Unless your reading includes coastal shellfishing project news, mostly found in blogs, scholarly papers and trade journals, you may not have noticed the number of shellfish farms, mostly clam or oyster or a combination of the two, using bays and lagoons up and down the eastern seaboard. I read some of these publications, but it came as a surprise to see first an ad in Boats & Harbors and then another in National Fisherman announcing the sale of a Florida clam farm.
Doing a little catch-up reading, I found that since I had done an article on a new oyster business on leased Town of Islip bay waters, shellfish aquaculture has moved into the fast lane on the east coast from Maine to Florida. My reading was not only informative and interesting; it was a reminder that shellfisheries are a way to provide more food for an overpopulated world without the environmental pressures that come with other protein sources. The blue foods (what trendy types call aquatic protein) will become our go to food source while protecting the environment.
In warm states like Florida, clams can mature faster while the harvest takes longer up north. It still has to be profitable enough that the northern farms stay in business. The process ranges from twelve to forty-eight months, depending on location, desired market size and water temperature. The Gulf of Florida has the temperature for the fastest growth.
What has made clam farms popular in Florida dates back to the mid-1990s when the State of Florida outlawed gillnetting, leaving commercial fishermen unhappy, unemployed, high and dry. The State retrained the fishermen who were interested, teaching them how to put a clam farm together and run it. After their clam farmer training, Jonathan Gill and Shawn Stephenson started farming with a lease, bought some clams, planted them, harvested clams, sold them, repeated the process until their business got so big, they overwhelmed their local wholesaler with clams. That’s when they bought Southern Cross Sea Farms.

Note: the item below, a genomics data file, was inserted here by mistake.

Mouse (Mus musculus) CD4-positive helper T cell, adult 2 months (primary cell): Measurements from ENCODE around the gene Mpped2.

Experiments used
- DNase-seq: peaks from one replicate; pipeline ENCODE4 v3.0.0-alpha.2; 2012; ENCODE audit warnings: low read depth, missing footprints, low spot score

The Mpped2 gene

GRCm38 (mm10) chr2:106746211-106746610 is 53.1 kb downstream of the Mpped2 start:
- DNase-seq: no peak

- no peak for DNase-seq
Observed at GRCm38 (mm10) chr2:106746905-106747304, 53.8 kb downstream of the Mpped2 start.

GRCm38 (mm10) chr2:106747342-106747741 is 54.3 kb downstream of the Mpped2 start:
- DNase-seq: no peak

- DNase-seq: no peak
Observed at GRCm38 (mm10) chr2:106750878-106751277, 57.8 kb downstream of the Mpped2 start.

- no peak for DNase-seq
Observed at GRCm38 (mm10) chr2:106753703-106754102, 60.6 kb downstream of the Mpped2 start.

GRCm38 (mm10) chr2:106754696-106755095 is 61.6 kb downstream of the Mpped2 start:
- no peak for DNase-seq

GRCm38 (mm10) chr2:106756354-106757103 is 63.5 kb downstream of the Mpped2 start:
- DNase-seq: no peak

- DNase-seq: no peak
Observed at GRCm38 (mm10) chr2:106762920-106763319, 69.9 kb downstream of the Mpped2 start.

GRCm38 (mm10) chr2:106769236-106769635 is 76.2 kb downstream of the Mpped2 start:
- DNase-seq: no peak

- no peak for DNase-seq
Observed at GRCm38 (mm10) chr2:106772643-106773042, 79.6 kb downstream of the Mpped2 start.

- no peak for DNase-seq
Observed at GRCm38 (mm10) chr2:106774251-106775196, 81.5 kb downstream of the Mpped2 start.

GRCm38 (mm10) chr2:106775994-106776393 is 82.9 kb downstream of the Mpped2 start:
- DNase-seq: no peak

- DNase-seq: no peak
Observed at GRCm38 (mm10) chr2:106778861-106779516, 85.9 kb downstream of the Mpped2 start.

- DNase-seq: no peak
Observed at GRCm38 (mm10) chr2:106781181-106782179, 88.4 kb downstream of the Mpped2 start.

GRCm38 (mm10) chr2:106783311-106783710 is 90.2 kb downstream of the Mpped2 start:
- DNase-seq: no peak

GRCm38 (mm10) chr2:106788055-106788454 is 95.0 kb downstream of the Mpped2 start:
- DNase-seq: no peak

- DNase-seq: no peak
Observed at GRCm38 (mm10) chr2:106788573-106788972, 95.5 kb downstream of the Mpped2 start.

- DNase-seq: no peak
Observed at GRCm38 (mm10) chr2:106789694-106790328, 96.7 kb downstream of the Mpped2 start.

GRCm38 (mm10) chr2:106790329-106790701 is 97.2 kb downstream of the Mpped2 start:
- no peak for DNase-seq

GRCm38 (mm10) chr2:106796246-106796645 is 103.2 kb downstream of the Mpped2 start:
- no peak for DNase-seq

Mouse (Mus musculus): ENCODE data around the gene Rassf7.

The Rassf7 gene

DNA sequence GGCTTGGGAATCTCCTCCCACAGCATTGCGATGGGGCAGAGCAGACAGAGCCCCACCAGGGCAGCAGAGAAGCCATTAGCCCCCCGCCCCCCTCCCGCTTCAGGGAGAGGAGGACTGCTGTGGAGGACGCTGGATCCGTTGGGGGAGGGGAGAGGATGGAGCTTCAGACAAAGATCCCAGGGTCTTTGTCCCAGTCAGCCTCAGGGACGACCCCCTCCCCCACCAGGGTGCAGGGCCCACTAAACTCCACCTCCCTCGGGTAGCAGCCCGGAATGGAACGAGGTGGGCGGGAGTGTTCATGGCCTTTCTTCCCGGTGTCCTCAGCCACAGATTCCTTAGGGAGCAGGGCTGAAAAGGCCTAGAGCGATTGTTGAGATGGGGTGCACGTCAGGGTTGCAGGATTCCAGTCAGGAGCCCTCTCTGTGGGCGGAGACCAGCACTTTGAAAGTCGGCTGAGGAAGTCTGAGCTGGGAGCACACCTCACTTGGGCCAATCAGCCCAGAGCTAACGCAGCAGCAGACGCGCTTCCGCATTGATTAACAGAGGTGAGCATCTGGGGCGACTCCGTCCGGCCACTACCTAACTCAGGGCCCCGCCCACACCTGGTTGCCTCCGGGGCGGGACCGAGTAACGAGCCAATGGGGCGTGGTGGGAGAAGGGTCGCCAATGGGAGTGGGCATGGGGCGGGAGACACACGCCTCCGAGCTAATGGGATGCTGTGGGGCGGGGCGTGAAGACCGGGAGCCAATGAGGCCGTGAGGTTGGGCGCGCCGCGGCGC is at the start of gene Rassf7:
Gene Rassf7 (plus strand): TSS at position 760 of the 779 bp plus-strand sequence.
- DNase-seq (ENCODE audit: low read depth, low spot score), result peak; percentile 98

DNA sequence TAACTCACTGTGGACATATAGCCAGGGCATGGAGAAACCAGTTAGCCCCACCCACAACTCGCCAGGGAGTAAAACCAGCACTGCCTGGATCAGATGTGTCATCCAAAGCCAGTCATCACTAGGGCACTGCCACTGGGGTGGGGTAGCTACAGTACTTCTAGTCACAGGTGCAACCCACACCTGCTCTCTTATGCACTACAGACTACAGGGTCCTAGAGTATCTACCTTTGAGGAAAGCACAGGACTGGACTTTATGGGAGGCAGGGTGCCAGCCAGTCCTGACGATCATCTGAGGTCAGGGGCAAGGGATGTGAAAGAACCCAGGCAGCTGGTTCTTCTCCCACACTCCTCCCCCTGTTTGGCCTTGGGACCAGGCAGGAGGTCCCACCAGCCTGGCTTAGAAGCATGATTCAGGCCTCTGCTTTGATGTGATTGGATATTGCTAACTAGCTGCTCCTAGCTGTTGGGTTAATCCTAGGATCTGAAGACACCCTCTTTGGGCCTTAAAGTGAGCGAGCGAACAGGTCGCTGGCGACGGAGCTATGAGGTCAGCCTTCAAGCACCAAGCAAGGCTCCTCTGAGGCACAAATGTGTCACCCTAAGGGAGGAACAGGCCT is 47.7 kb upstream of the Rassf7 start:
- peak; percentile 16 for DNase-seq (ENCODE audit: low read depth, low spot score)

How does clam farming work? It starts with the hatchery. Clam larvae are placed on a fine screen and later moved as they grow, to algae rich water that is pushed up through the clam seeds that promote faster growth through continuous feeding. After about six months in the hatchery and nursery, the clam seed is transferred to nursery rafts out in the bay in mesh bottom bags. At this point, the bags are suspended from the rafts and the seedlings are able to eat what comes by. Once planted in the Gulf, the clam seeds start digging their way down in the bag and use their siphons to access food at the top of the bag. They keep eating and growing until they reach the 7/8” to 1” optimum size to sell.
Gill and Stephenson’s Southern Cross works with four boats and a crew to take care of their thirty leases that cover more than sixty acres in the Gulf. They use old flat-bottomed boats from their gillnetting days with electric winches that bring up the heavy bags of clams. The water surrounding Cedar Key is loaded with an alga that looks like dinner to the clams. Southern Cross has started aqua culturing oysters and their hatchery produces spat for other oyster farmers. They feel it takes as many work hours to take care of one million oysters as it does for ten million clams.
A larger clam farm in Georgia, Sapelo Sea Farms and Phillips Seafood, started in the late l990s when Charlie Phillips was approached about developing clam beds on a 1,000-acre parcel of tidal flats. Close to Townsend, Georgia, the clam farm is surrounded by bird preserves and nature preserves. From that time forward Charlie has built one of the largest clam operations in the world, employing several dozen people to produce the twenty thousand pounds of clams he sells every week to markets in the US and Canada. They use so many mesh bags they make their own. Using an airboat that can navigate the flats of the tidal marshes, the bags of clam seed are distributed to the marshes where the clams grow. In six months, the clam seed bags will come back to be separated by size, re-bagged in larger bags and brought out to the flats to grow to market size.